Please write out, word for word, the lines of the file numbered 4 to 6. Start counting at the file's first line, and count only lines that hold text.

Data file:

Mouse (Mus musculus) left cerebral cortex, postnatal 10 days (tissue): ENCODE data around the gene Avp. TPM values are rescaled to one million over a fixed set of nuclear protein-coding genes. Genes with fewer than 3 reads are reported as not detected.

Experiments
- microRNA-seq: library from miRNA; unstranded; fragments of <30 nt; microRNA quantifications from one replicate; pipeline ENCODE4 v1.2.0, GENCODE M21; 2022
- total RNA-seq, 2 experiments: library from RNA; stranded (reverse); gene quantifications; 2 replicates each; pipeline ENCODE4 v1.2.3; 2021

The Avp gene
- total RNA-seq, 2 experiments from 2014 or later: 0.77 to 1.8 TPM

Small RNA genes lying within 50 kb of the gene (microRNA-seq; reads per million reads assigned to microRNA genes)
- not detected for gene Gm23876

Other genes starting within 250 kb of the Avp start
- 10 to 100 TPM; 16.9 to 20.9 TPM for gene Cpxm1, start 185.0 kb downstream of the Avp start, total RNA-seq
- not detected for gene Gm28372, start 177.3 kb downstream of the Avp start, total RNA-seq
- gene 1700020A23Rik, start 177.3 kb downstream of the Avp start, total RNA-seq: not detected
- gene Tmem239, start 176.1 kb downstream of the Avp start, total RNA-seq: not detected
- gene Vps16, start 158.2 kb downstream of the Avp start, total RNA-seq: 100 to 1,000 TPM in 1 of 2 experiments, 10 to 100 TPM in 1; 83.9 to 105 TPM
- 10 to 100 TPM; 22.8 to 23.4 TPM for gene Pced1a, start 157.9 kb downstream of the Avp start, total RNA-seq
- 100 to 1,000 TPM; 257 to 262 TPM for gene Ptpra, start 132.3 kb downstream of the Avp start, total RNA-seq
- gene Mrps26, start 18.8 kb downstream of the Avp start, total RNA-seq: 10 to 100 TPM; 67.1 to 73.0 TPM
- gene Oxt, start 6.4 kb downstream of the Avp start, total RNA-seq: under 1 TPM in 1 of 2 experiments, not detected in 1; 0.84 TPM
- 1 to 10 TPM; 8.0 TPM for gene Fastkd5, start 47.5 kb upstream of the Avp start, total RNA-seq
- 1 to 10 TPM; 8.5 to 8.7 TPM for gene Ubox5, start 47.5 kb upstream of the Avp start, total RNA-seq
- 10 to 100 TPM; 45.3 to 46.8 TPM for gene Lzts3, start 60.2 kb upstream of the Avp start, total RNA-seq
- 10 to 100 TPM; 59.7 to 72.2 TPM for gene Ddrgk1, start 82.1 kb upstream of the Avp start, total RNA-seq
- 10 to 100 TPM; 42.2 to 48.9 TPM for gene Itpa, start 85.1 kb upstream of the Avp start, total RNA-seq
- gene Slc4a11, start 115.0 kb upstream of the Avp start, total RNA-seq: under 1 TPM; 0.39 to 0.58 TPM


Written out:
- total RNA-seq, 2 experiments: library from RNA; stranded (reverse); gene quantifications; 2 replicates each; pipeline ENCODE4 v1.2.3; 2021

The Avp gene
- total RNA-seq, 2 experiments from 2014 or later: 0.77 to 1.8 TPM